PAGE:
Artificial intelligence (AI) is in our blood in many ways; all the founders of our company came from the AI community. Each of us has worked independently on the concept of using AI to help solve industrial operational problems since the early 1990s.
As far as founding a company went, we kept running into roadblocks because conventional technology just wasn’t ready for what we wanted to do: Manage big, fast, rapidly changing and unforgiving industrial systems easily and quickly using a semantic modeling approach to unify a variety of technologies. (Ed. note: Semantics is a technology with AI roots used to implement data structures that represent real world things in an intuitive way and can scale dramatically, dynamically change and enable control of disparate systems.)
We’ve had a lot of ‘aha’ moments over the years but the biggest was when we realized that the wave of massive, interconnected digital capabilities in industrial systems would first occur in the world’s gas, electric, and water grids. These connected grids, or smart grids, are a prime example of what is being called the Industrial Internet of Things. The smart grids pose a challenging supervisory control problem due to their complexity and the need to constantly make and act upon decisions within seconds. For example an electric grid operator might have to decide what to do within seconds if a power plant unexpectedly goes offline, or is about to go offline, in the middle of a hot July day.
It took the arrival of the cloud as a truly viable and secure option to help us cement the concept we’d been working on for so long and create a real business around it. In 2009, SmartCloud, Inc. was born.
By using a Microsoft-centric approach, we’ve been able to implement an industrial-strength, cost-effective, hybrid, highly-available and multi-agent software architecture deployed on Azure. We made a conscious choice to base almost all our development on Microsoft’s F# programming language. This was a very important decision because, without F#, our semantic concept is just not achievable.
But with it, our proprietary platform – CRex – can leverage the cloud and Big Reasoning – big data plus industrial automation plus artificial intelligence – to handle all kinds of mission-critical environments. CRex unifies emerging information technologies such as semantic Web, stream processing, workflow modeling, software agents and cloud computing. This unification is used to create solutions that apply real-time reasoning and logic to improve industrial operations.
Our membership in BizSpark led us to the discovery that leveraging Microsoft Azure capabilities could give us the detailed technology we needed to quickly implement our solution.
Using Azure gives us elasticity on the public cloud side and, because Azure services have been made available to deploy locally, we can have a consistent data stack. Testing is easy; we can spin up simultaneous test labs to create simulations on both our system and a customer’s site.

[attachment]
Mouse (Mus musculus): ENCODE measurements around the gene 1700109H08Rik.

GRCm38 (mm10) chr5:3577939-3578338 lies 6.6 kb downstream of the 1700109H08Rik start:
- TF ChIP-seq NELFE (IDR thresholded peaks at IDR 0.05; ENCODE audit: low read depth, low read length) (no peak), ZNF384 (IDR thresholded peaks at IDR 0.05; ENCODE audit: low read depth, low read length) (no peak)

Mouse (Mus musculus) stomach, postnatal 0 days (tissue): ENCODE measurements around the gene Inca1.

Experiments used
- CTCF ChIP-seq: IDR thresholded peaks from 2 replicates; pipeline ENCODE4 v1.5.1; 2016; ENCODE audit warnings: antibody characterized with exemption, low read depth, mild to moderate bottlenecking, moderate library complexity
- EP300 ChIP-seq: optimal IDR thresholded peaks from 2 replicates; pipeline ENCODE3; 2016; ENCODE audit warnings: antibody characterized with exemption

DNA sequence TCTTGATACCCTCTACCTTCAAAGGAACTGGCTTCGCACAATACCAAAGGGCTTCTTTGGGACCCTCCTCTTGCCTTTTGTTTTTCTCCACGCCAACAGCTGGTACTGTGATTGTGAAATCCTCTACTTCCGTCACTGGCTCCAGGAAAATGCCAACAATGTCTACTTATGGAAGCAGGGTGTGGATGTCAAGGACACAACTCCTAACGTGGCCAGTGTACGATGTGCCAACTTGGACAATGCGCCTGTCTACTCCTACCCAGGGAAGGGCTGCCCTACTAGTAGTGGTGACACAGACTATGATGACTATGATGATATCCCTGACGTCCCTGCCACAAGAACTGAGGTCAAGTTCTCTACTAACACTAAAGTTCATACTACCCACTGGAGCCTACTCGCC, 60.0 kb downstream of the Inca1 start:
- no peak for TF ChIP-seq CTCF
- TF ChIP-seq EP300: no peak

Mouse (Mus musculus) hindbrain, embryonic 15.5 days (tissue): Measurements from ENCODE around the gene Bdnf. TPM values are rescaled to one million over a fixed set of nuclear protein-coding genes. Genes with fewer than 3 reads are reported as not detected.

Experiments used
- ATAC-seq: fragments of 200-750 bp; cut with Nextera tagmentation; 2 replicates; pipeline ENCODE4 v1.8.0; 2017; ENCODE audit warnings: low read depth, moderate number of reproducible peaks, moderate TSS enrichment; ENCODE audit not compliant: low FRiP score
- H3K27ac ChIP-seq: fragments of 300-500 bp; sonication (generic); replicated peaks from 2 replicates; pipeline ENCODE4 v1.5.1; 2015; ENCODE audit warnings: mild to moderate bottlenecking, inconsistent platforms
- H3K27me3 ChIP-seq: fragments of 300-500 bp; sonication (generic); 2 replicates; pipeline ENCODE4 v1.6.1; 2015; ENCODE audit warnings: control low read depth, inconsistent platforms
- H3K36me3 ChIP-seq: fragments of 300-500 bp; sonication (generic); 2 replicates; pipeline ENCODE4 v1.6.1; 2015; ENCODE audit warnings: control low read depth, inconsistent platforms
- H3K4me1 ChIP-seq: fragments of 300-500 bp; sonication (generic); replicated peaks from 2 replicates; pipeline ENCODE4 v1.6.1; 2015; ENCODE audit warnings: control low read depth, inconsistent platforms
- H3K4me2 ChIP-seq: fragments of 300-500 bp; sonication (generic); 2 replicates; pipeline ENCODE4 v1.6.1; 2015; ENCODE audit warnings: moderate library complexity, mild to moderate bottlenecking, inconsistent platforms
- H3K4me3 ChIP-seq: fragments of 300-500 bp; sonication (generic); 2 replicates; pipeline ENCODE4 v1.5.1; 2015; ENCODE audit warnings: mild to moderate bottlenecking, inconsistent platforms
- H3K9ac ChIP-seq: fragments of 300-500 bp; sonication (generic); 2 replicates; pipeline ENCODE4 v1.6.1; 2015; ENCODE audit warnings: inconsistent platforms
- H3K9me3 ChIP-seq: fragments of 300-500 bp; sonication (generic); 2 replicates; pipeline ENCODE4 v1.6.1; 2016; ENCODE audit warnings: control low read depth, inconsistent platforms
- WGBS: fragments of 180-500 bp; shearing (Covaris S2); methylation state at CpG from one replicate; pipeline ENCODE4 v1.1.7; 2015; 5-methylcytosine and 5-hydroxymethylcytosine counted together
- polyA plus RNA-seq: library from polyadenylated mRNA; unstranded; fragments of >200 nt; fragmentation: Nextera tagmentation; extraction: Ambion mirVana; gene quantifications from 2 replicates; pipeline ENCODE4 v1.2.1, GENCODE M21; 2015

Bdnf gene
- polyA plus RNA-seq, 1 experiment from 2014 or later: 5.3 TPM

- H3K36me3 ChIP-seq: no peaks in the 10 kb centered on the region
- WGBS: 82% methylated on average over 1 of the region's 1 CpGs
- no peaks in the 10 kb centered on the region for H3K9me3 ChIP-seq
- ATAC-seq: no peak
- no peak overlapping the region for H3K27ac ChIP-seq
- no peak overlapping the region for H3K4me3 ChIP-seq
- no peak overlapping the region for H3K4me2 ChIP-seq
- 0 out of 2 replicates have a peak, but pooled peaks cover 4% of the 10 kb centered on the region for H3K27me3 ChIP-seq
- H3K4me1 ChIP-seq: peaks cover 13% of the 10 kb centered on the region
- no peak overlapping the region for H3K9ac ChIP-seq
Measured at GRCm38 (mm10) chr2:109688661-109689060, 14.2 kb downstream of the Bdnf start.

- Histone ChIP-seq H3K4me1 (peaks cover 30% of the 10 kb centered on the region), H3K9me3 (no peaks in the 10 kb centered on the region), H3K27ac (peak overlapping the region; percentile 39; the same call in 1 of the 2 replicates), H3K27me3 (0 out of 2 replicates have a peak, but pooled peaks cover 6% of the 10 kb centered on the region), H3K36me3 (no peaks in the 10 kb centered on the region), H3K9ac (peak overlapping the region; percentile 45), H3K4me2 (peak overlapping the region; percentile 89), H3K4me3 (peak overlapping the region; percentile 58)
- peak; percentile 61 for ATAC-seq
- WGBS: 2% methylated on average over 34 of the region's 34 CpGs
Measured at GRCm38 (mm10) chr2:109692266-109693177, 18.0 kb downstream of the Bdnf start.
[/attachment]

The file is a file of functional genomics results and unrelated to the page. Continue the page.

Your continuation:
We’ve also integrated Azure through our .NET platform. That was a critical move because the industrial world relies heavily on .NET. We use the Service Bus to connect Azure and on premise systems, which are used by our customers to meet security requirements.
BizSpark is absolutely essential for startups that want to develop production-ready cloud applications. We’ve had so many wonderful experiences through the program along with access to software such as F#, Microsoft.NET and the Office 365 suite of tools.
We’ve put our hearts into SmartCloud and it’s gratifying to see those efforts begin to pay off. One of our first successes was the launch in 2012 of the next generation application for situation awareness of the North American power grid. The application is used by the Federal Energy Regulatory Commission and North American Electric Reliability Corporation. Our system displays real-time information to situation awareness staff members in multiple locations to help them more quickly identify problems that can lead to costly outages.
In 2013, we were confident enough in what we were doing that we launched an effort to raise our first round of funding. Prior to that, we were entirely bootstrapped. We talked to all types of investors and ultimately decided to go with Rockwell Automation for Series A funding. There was an alignment between our companies in terms of culture, vision and go-to-market strategy, which every startup should consider when looking for an investor.
Along with several great prospects in the U.S. that we’re excited about, we’re pursuing interesting opportunities in South America and Europe. And more good things are looming on the horizon!